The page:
It's the refund you can claim when your airfare is non-refundable - but few travellers appear to know about it.
Airlines confirm that passengers who purchase non-refundable fares are actually entitled to claim their taxes and government charges if they cancel in advance or their flight doesn't go ahead.
The amounts can be substantial, particularly on international flights. Arrival taxes, service charges and security charges total $56.21 on one-way flights to Australia and $166.12 on return flights.
But airlines are being coy about the fact and passengers are living in ignorance. Air New Zealand says tax on non-refundable international tickets is automatically refunded when customers cancel over the phone, but Jetstar requires customers to apply for a refund in writing and there is an administration fee.
Qantas says customers "may" be able to claim a refund on request, but not if the amount is lower than an administration fee ($40 on transtasman flights).
Emirates says refunds can be applied for by contacting reservations and Cathay Pacific also requires people to apply for a refund by phone.
Cathay and Emirates say they keep unclaimed taxes, but Air New Zealand says it passes on the tax whether or not the passengers travel. None of the airlines have figures available that show how many people cancel flights and what percentage of those ask for refunds.
Wellington woman Brigit Stevens, who cancelled a trip this month, says she had no idea she could have claimed money back.
She had planned a trip to Rarotonga for a wedding but cancelled because of the volcanic ash cloud.
The budget carrier credited the $500 cost of the return airfare but she had to use it within 12 months.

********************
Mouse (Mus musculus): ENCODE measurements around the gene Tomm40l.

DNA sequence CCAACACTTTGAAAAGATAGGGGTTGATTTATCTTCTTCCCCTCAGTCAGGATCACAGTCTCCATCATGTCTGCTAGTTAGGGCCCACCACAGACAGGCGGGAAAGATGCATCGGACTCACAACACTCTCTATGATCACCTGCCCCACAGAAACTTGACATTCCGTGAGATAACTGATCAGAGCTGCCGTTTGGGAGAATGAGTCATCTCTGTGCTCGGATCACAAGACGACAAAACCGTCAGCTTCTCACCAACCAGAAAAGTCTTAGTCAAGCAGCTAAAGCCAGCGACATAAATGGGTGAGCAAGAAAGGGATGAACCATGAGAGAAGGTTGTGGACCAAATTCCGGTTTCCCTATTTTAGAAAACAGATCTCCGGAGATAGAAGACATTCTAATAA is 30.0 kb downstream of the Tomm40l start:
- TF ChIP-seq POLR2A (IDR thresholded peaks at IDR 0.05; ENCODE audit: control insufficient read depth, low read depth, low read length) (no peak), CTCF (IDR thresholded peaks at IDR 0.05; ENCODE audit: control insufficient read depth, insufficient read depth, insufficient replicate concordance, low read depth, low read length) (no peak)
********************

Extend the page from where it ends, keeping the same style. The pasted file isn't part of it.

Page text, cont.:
"It would have been good if they'd mentioned I could get the government tax back," she says. "They didn't give me any information about it and I didn't think to ask. For your average person, it's quite a bit of money."
A senior travel industry source, who did not want to be named, says she made an online booking with Air New Zealand and the conditions didn't make it clear that she would be entitled to a tax refund if she cancelled.
"It doesn't hit you between the eyes," she says. "How many people phone up to cancel? They just don't turn up.
"Why would you question it? It never occurred to me to ring up."
Consumer NZ adviser Maggie Edwards says airlines should make their stance on refunds clear.
Refunds could take up to 18 weeks, which is "unacceptable".
"People aren't aware they're due for a refund and when they do apply we've had complaints about delays. It would be good if the Commerce Commission could look into it."
A commission spokesperson says any complaints will be investigated.